All the elements of the previous two books are there, but they seem a little less-than somehow. The mystery (a missing wizard and some concern over a newfangled steam train) is fine, but doesn’t come together as gloriously as book two. The letters are great fun to read, but they don’t glow like book one. The characters are still grand, but now they seem weirdly class-conscious, as if having herds of children had made them more aware of their station and their money. All that said, if there was a book four, I would happily read it. The writing and the characters are still great fun, even if this book didn’t wrap itself around my brain like the others did.

A snippet from a letter to James from Thomas:
“I have every confidence in your skill at interrogation and in Daniel’s complacency. The man’s sublime interest in himself is only matched by his serene assumption that the rest of the world shares it. With luck, Daniel will never even notice he’s been questioned.”

The four heroes are smart, resourceful, loyal, and funny. Even a slightly less-than adventure is still a fun ride.

Malin’s #CBR4 Review #57: Code Name Verity by Elizabeth Wein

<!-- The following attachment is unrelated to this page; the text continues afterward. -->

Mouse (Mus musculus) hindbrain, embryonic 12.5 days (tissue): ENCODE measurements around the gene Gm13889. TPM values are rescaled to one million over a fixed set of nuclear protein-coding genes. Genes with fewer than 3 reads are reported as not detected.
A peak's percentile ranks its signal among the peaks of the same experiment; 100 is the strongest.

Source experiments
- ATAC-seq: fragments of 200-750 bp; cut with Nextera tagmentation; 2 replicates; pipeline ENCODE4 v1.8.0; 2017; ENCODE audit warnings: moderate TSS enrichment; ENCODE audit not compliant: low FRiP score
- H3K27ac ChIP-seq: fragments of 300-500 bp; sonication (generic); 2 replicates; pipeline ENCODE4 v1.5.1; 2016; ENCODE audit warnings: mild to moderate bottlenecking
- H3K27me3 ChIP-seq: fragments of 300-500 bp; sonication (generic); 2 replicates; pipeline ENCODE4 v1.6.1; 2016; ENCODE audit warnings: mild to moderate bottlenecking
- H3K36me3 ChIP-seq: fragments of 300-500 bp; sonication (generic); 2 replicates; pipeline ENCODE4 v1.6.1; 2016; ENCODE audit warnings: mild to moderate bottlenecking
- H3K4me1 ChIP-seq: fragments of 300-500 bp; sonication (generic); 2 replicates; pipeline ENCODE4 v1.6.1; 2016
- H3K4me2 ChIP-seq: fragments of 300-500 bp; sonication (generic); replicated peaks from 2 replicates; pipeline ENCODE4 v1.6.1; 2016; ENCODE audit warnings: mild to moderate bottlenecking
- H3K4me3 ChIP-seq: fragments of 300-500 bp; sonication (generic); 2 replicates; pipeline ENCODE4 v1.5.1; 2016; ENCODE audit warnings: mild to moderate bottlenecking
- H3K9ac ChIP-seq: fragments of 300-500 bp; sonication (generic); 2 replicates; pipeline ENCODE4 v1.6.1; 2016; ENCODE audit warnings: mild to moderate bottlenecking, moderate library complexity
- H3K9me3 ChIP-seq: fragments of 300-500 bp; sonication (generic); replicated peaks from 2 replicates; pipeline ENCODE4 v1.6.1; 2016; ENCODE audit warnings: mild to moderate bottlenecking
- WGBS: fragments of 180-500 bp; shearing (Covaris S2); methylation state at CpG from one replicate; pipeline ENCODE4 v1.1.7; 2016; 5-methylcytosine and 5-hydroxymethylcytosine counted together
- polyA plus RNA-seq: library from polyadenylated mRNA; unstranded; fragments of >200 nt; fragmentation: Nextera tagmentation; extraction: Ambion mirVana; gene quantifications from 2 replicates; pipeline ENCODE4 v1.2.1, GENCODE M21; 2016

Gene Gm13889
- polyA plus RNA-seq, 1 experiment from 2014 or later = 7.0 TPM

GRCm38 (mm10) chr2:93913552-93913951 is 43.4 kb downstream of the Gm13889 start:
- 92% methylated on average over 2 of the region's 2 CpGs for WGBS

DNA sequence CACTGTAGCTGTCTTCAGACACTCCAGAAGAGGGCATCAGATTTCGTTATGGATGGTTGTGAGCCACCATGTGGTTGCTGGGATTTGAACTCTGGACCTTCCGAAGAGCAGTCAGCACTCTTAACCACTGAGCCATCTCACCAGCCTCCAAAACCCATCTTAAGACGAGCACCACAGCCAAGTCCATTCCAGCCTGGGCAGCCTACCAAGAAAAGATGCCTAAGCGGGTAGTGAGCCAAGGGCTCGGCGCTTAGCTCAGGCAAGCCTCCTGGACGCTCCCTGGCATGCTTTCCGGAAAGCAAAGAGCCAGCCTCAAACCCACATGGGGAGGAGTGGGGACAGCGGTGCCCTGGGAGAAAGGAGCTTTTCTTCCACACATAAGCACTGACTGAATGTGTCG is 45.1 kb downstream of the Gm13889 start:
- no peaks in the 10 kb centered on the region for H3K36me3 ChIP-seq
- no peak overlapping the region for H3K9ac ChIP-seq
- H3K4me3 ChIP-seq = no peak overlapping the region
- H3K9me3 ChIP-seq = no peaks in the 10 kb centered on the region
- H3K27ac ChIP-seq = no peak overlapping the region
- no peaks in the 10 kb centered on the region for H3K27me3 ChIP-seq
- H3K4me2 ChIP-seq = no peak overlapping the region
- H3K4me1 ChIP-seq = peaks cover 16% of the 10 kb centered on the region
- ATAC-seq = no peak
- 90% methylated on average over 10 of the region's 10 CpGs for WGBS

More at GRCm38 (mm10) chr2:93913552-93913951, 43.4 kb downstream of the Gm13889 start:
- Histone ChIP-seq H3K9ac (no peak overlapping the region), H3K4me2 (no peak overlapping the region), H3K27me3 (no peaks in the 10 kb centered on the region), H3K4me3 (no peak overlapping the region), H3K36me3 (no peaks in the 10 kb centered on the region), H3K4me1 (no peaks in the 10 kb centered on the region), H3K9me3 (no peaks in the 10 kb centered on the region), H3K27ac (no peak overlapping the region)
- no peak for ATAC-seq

In October 1943, a British plane crashes in Nazi-occupied France. Both the pilot and the passenger are women, and they are best friends. Queenie, code name Verity, a British spy, is captured by the Gestapo, and tortured for information. While she knows she should be strong and defiant, revealing nothing to her captors, she breaks, and hopes to prolong the time before her execution with a Sheherazade-style narrative about herself and Maddie, the pilot who’s killed in the crash. She writes her story on beautiful stationary, recipe cards, prescription pads and unused sheet music, hoping to keep the interest of the Gestapo officer in charge, earning herself a day or two longer with each “chapter” of her narrative.